- The Washington Times - Wednesday, February 16, 2005

HAMILTON, Mass. — Evangelicals, recognizing that many Americans worry about their influence after President Bush’s re-election, are saying they have been misunderstood and in some ways remain underdogs in a nation they consider hostile to public talk about faith.

The image of evangelicals is a key element in an ongoing series of conferences in Washington and other cities explaining the movement. The first meeting was held last week at Gordon-Conwell Theological Seminary outside Boston.

Speakers at the gathering, organized by the seminary, listed what they consider among the biggest myths about evangelicals: that they are anti-intellectual, that they seek to create a Christian government in the United States, and that their belief that salvation comes only through Christ is intolerant and aims to silence other religious expression.

Timothy Tennent, professor of world missions at Gordon-Conwell, said evangelicals have no desire to impose Christianity on unwilling Americans. He insisted that conservative Christians can be respectful of other religions without abandoning their own core teaching that all faiths are not equal.

“We want an open discourse where we have the right and freedom to share our faith,” Mr. Tennent said. “I want to protect the right for a Buddhist to be a Buddhist in America. I want to protect the right for a Muslim to be a Muslim in America. … But I still want them to know Christ.”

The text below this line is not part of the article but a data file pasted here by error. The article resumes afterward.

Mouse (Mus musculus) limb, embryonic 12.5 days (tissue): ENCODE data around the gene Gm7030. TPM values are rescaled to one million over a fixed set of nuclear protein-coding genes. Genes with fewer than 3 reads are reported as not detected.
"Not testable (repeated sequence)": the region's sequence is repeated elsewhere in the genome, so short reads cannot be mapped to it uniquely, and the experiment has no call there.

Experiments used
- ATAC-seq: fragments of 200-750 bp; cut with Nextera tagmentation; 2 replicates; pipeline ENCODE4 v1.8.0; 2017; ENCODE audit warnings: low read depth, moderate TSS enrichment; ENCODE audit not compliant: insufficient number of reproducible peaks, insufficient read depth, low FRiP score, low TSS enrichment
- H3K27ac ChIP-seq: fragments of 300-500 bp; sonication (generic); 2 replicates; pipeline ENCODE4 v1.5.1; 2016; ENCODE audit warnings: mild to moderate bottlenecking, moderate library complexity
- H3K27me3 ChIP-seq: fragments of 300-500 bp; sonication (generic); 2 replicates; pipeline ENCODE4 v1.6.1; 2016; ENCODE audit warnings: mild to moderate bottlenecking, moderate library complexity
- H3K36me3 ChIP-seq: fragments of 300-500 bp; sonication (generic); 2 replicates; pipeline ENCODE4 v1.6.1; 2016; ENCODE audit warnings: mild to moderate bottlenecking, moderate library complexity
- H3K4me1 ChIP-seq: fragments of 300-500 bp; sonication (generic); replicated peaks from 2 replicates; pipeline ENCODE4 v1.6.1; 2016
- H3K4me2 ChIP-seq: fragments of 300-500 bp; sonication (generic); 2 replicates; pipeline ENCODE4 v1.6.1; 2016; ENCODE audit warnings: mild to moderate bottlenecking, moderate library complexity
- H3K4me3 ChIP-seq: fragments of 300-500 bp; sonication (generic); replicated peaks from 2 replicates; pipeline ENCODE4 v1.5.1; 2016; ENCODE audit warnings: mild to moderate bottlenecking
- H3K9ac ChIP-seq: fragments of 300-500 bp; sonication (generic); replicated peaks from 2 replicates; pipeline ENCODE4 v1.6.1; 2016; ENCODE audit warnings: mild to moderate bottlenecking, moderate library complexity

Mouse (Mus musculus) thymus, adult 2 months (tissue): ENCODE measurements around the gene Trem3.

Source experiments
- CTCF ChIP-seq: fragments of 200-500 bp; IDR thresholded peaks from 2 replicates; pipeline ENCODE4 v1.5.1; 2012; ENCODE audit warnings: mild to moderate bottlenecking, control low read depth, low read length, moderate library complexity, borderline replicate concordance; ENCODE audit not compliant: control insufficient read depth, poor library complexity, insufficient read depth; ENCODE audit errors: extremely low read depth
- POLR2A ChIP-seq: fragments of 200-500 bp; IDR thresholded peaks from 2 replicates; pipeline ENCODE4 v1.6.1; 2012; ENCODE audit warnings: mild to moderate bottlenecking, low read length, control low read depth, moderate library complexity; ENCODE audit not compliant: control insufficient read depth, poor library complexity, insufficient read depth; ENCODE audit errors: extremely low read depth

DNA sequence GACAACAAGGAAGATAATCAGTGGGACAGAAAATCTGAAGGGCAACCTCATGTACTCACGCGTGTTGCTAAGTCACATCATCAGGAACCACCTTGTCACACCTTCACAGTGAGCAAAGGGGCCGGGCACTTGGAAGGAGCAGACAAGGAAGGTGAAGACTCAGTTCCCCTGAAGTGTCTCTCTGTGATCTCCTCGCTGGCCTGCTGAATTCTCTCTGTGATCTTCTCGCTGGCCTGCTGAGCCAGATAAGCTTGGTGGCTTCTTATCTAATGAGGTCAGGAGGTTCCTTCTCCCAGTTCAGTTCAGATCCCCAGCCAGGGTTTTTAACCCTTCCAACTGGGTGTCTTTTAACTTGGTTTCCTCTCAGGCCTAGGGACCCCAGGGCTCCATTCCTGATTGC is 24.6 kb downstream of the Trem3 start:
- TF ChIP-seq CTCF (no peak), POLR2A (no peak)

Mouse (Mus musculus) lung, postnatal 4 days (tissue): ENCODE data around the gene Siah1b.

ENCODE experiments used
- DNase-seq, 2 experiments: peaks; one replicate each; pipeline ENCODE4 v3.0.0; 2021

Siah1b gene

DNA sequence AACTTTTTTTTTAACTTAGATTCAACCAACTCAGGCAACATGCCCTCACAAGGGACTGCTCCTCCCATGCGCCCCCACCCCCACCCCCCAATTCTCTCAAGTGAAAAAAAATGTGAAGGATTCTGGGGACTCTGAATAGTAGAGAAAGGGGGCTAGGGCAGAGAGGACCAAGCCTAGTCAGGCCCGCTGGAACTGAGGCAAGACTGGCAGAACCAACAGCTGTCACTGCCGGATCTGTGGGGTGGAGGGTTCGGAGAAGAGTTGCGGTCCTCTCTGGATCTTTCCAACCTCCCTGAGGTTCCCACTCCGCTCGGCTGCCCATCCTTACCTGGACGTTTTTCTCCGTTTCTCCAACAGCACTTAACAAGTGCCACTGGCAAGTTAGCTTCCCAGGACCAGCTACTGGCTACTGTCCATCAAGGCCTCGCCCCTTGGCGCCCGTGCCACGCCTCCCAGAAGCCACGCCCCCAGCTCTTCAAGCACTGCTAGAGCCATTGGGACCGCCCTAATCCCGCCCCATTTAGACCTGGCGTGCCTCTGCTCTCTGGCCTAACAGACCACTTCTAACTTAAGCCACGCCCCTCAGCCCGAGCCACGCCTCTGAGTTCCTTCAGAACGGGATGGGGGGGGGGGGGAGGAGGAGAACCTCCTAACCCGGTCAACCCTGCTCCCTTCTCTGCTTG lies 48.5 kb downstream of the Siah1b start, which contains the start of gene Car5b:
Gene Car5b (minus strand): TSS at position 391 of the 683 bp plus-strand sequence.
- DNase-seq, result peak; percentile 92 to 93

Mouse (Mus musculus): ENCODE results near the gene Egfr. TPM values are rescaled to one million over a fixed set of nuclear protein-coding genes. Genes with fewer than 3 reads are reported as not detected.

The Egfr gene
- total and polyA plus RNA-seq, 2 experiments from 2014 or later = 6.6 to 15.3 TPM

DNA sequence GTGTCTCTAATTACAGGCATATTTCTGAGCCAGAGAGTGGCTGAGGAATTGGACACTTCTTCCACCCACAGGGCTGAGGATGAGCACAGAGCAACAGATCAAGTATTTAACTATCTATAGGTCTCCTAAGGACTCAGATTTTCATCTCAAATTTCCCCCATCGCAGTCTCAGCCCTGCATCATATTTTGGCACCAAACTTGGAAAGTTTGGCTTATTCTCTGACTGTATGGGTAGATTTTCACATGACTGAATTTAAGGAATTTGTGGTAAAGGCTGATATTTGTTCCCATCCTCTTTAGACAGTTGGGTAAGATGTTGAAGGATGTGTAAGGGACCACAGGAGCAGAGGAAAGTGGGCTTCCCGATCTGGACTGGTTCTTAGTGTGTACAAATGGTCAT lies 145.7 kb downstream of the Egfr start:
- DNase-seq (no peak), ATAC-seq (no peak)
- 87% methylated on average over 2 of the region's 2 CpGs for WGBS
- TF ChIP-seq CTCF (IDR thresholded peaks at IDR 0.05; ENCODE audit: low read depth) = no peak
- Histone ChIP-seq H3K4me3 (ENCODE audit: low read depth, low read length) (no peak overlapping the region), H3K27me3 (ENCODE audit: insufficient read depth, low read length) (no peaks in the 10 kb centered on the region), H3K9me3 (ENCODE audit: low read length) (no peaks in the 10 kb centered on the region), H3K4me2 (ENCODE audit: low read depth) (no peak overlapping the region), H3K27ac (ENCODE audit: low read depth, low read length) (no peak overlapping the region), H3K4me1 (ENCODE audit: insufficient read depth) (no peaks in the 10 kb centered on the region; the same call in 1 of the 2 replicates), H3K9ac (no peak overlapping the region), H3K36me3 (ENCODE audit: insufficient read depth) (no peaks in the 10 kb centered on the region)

Although people outside the evangelical movement often view it as monolithic, major divisions exist, including disagreement over which moral and public-policy issues should be paramount. Some speakers said evangelicals too closely align themselves with Republicans and focus too much on abortion and same-sex “marriage,” instead of broad social concerns.

Estimates of the number of evangelicals in the United States vary dramatically ” from 44 million to 126 million ” depending on how broad a definition is used, said Todd Johnson, director of the Center for the Study of Global Christianity at Gordon-Conwell.

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